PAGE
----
The Quiet Therapies: Japanese Pathways to Personal Growth

Front Cover
University of Hawaii Press, 1982 - Psychology - 135 pages
0 Reviews
"A provocative but balanced book that will be of great interest for all concerned with Japan, religiously based therapies, and the cure of nervous disorders, it may challenge one's assumptions about such notions as the nature of 'self' as well as provide insight into life, suffering, and happiness." --Religious Studies Review "The descriptions of the various therapies are informative, vivid, and engaging." --Contemporary Psychology "The penetrating account given in an afterword by George DeVos delineates the important psychological differences between Americans and Japanese that render Western psychoanalysis inapplicable to the Japanese scene." --Journal of the American Medical Association "Will undoubtedly become a landmark in comparative psychiatry and social anthropology." --American Journal of Psychiatry
 

What people are saying - Write a review

We haven't found any reviews in the usual places.

Contents

Introduction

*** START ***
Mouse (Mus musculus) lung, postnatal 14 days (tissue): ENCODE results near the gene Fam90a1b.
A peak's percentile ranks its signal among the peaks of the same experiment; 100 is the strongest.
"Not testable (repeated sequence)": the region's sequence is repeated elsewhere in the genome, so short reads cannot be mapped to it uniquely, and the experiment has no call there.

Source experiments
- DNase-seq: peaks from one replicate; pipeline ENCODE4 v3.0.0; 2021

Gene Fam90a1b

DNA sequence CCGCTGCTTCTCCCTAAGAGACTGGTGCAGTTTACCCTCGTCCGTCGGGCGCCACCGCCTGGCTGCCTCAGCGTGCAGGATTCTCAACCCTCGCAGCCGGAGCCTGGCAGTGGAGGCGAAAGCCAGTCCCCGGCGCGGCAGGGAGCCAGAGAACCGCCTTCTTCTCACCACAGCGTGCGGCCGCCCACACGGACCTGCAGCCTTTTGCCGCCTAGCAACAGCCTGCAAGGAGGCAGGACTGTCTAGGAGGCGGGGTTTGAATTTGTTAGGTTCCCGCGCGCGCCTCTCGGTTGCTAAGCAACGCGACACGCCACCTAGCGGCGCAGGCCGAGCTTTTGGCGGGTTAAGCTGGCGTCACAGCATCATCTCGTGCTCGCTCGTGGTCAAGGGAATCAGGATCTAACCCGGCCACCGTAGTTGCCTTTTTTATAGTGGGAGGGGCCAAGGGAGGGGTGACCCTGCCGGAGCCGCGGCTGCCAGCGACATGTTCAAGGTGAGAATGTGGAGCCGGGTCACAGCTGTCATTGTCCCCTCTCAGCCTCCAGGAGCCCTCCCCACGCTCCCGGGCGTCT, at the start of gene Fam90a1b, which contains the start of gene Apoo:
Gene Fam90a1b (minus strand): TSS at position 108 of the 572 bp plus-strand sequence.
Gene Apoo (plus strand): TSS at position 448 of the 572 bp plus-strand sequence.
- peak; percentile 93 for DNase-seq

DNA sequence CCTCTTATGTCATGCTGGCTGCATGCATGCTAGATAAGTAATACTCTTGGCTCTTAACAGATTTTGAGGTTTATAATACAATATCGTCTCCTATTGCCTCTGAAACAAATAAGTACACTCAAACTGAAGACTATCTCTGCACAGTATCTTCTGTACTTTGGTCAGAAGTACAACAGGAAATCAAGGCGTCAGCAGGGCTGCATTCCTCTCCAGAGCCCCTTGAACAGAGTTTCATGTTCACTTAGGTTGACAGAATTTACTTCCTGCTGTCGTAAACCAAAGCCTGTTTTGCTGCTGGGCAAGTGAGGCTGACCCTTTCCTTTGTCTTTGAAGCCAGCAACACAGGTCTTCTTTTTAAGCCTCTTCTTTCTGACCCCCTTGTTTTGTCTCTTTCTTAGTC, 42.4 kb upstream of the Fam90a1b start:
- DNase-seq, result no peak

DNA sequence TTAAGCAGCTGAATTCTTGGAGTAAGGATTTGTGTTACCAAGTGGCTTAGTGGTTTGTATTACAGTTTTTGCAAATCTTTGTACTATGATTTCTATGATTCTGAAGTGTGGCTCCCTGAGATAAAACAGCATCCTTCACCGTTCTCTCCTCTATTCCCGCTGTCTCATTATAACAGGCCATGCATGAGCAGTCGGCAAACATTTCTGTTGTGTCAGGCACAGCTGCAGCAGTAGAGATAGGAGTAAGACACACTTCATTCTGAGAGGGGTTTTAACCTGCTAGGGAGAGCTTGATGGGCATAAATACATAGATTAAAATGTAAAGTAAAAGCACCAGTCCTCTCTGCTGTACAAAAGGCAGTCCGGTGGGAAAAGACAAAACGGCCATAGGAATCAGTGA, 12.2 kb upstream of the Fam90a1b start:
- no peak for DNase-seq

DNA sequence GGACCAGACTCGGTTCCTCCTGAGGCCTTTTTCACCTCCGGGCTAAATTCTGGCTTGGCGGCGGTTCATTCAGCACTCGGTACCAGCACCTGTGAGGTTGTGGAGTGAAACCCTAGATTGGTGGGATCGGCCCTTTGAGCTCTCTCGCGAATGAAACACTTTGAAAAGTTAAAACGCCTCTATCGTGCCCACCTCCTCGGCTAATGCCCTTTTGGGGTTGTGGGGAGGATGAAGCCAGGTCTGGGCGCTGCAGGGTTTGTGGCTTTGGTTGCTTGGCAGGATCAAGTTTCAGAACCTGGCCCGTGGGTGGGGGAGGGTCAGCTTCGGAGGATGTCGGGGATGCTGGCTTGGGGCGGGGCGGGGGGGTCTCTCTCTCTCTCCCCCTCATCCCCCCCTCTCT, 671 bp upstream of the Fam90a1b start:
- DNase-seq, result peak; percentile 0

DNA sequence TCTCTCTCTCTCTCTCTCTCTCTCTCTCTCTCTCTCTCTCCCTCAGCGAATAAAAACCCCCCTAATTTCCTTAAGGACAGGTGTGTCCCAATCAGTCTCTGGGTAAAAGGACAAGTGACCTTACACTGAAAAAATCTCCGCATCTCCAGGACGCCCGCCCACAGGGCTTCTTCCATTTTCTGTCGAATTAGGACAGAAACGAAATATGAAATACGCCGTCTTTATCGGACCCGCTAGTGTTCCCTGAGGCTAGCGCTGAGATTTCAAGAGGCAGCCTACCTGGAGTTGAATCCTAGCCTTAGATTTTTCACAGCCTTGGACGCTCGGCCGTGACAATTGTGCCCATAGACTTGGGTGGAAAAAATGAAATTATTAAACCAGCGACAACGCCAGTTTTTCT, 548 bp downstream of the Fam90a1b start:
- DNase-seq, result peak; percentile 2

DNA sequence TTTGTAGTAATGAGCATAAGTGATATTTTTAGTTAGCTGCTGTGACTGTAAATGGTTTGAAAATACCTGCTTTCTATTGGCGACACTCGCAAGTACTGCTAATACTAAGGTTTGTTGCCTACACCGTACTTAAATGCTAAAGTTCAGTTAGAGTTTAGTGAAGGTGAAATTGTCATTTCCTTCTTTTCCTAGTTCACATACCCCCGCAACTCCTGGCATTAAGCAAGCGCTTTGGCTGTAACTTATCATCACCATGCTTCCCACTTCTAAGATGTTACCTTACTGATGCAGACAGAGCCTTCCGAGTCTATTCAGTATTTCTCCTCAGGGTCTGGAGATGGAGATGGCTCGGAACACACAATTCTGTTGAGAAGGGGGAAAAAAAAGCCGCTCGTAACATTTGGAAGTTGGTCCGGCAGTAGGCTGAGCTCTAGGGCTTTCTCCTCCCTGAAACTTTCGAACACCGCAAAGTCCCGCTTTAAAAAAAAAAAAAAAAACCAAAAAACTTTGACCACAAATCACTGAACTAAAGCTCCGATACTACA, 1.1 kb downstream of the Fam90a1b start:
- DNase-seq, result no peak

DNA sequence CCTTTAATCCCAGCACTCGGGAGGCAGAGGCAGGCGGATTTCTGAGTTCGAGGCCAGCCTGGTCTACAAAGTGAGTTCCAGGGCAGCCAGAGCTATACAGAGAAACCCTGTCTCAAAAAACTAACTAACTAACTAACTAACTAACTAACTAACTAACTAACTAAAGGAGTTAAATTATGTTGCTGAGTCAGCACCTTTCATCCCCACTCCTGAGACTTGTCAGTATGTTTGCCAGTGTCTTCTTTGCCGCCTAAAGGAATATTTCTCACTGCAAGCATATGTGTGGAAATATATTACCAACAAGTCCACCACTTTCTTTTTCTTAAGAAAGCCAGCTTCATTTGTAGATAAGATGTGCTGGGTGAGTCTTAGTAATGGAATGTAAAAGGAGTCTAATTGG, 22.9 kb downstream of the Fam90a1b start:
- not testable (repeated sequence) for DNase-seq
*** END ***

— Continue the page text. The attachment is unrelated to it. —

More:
1
Morita Psychotherapy
4
Introspection Therapy
46
Isolation Therapy
66
QuietSitting Therapy
78
Meditation Therapy
91
Conclusion
102
On Boredom Brain Waves and Bliss III
111
Afterword by George DeVos II3 References
133
Copyright

Other editions - View all

Common terms and phrases

References to this book

All Book Search results »

About the author (1982)

David K. Reynolds is recognized as the leading Western authority on Japanese psychotherapies. He is a former faculty member of the UCLA School of Public Health, the USC School of Medicine, and the University of Houston. His books have been published by university presses (California, Chicago, Hawaii, and New York) and popular presses in the U.S., Japan, China, Europe, Australia, and elsewhere. In 1988 the World Health Organization sent Dr. Reynolds to China to train psychiatrists there in Constructive Living. He currently lectures and conducts workshops around the Pacific, including approximately three months in spring and three months in fall in Japan lecturing and consulting in Japanese. He is the only non-Japanese to receive the Kora Prize and the Morita Prize by the Morita Therapy Association of Japan.

Bibliographic information